Nightfall

(1957) director Jacques Tourneur
viewed: 07/14/10

Just released as part of a Columbia Pictures Film Noir collection, this 1957 film had two key points of interest going for me.  First, a film noir directed by one of my favorite directors, Jacques Tourneur (Cat People (1942), I Walked with a Zombie (1943), Night of the Demon (1947)).  And second, it’s adapted from a novel by a great crime fiction writer David Goodis (Dark Passage (1947), Shoot the Piano Player (1960)).

Made the same year as Night of the Demon, sadly however, the film isn’t anywhere along the lines as striking, startling, or incredible.  Rather, it’s a mediocre noir, actually suffering from a pretty illogical story.  Aldo Ray is a veteran who is on the run from some bank robbers, bank robbers from whom he’d stolen their stash sort of accidentally, when they killed his friend and tried to frame him for the murder.  And the loot is lost in a national park in Wyoming which has been snowed over for months and so unattainable by anyone.

Aldo Ray is an odd lead, with his football lineman build and his raspy voice.  He doesn’t seem like the most natural of actors.  Starring alongside Anne Bancroft, who is quite striking as the model that he meets in a bar and falls in love with, he holds his own okay.  Brian Keith is the “good” bad guy, while Rudy Bond plays the juicier villain role, the unpredictible and violent “Red”.  Character actor James Gregory has a good turn as an insurance investigator.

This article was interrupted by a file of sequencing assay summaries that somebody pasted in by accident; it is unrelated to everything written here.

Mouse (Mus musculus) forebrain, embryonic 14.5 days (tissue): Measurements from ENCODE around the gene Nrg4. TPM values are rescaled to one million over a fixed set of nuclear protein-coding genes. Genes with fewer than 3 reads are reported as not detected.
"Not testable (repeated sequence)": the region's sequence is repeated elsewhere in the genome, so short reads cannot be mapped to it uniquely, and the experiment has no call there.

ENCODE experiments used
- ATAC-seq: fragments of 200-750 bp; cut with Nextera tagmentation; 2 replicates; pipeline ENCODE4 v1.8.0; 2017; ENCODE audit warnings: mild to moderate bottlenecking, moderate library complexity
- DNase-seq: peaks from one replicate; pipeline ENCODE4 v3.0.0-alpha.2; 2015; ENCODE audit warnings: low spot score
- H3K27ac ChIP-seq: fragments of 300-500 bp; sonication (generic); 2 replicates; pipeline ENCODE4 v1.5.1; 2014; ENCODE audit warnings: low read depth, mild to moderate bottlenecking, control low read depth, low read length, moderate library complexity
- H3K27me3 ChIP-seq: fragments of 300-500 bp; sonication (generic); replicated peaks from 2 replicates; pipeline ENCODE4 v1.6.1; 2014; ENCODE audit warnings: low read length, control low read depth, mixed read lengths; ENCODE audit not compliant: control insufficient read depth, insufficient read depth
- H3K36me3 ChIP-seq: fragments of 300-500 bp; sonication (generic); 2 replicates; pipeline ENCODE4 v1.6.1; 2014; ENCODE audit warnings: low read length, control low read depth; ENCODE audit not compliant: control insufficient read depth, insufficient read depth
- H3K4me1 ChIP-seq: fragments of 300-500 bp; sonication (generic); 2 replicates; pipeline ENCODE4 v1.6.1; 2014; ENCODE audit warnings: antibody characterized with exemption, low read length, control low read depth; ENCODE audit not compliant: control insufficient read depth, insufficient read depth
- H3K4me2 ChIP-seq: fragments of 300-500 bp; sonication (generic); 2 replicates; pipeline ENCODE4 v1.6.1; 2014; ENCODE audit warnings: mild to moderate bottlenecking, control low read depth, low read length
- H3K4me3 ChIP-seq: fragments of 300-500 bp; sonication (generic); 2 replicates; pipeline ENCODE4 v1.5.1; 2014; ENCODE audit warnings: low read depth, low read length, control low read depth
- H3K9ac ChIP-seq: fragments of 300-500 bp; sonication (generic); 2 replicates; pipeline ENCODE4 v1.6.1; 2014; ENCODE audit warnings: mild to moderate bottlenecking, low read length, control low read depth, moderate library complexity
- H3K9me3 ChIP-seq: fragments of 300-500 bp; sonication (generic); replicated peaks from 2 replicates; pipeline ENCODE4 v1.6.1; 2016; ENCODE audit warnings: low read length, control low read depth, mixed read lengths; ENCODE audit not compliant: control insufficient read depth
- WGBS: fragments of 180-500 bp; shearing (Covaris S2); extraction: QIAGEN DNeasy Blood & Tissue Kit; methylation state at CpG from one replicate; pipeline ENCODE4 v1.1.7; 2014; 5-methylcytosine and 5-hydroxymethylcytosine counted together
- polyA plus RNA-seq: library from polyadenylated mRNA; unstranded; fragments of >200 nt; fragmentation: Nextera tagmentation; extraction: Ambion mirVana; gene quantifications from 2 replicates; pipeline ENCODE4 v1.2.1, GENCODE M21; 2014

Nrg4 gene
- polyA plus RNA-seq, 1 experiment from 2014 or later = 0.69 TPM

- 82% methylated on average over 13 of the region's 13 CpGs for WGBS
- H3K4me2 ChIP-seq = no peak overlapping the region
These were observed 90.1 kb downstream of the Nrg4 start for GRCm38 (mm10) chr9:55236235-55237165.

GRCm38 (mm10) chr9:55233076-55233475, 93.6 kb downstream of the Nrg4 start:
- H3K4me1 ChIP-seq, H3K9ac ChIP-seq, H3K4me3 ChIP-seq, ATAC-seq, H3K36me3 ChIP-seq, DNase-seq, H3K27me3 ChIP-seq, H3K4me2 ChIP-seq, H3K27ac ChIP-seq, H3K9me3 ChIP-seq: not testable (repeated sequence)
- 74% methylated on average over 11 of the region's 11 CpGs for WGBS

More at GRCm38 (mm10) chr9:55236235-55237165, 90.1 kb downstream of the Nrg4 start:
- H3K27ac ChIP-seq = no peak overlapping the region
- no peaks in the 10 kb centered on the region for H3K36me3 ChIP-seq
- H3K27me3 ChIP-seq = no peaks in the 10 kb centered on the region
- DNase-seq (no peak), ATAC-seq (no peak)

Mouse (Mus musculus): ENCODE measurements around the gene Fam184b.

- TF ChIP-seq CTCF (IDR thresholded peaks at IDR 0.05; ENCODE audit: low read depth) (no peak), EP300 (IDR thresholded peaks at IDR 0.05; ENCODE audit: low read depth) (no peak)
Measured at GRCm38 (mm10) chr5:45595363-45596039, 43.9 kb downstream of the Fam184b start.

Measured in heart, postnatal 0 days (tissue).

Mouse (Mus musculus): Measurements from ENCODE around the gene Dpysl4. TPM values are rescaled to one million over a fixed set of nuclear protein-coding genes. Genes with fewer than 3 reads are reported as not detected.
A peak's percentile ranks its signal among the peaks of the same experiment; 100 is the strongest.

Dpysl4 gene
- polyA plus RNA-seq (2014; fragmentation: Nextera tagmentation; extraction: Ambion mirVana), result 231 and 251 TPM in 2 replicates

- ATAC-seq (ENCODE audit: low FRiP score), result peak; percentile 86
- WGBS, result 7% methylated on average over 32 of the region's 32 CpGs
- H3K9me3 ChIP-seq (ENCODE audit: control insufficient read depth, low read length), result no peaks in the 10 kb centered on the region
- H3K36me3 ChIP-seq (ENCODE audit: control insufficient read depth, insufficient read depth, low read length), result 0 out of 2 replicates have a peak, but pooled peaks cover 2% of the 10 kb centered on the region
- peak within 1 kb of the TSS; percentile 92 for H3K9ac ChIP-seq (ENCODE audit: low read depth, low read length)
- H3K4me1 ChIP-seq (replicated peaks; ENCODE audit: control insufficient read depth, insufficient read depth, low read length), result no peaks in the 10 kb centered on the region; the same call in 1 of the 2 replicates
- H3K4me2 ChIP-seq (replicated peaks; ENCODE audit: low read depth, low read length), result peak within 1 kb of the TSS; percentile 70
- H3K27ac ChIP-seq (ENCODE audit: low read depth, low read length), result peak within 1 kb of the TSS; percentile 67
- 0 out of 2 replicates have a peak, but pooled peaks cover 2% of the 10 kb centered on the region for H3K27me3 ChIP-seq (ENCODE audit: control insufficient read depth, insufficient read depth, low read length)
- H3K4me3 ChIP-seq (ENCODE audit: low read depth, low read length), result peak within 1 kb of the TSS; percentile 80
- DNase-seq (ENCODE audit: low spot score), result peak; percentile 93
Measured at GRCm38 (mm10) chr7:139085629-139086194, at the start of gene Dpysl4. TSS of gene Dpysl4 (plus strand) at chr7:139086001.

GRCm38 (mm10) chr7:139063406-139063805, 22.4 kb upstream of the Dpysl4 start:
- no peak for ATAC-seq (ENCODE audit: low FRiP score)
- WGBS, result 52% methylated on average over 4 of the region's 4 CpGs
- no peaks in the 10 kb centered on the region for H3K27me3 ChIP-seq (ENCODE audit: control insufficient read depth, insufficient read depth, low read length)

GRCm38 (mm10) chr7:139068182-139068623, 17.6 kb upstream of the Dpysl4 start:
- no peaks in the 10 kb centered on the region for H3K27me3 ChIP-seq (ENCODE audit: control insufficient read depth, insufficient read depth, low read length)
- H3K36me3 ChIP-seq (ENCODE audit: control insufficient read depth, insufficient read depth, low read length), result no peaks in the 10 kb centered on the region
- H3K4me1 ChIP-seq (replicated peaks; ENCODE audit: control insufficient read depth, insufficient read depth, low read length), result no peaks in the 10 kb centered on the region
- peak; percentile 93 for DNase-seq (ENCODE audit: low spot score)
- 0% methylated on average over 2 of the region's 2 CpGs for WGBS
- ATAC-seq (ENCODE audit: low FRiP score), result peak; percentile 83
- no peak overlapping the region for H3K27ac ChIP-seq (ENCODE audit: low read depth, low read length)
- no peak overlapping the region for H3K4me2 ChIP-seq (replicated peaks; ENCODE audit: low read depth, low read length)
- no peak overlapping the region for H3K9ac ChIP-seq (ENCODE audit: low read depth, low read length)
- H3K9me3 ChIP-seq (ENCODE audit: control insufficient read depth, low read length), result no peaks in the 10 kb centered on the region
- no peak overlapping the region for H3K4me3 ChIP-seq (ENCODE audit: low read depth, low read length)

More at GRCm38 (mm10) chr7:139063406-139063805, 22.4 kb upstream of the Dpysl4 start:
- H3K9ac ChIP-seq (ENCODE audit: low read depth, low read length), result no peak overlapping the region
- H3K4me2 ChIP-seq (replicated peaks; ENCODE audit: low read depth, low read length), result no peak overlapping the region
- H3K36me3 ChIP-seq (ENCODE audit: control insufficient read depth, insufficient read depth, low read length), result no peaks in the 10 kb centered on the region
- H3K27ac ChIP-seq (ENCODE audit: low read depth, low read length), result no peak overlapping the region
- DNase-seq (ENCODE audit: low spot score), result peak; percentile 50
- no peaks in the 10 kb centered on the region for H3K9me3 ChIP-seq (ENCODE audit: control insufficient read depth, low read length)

The film opens with its strongest visuals, the oncoming night, with the theme song “Nightfall” crooned over the soundtrack, with the neon lights popping on, giving Ray a sense of paranoia (as he is hiding out).  The film flashes back for its narrative, not the strongest of narrative styles, and not the most effective.  The story goes back to Wyoming landscapes, snow-covered and broadly contrasting to the city, yet the point of the contrast doesn’t seem particularly employed.

Kind of disappointing for me.  Tourneur has an excellent film noir to his name, 1947’s Out of the Past, which is one of the greats of the style.  But this film does fall toward the end of the period.  It’s not a fine example of anything really.  Though I’ve read some positive things about it, for me, it doesn’t feel entirely too memorable.  Oddly enough, I don’t recall much about the novel either, though I’m sure that I read it some years ago.

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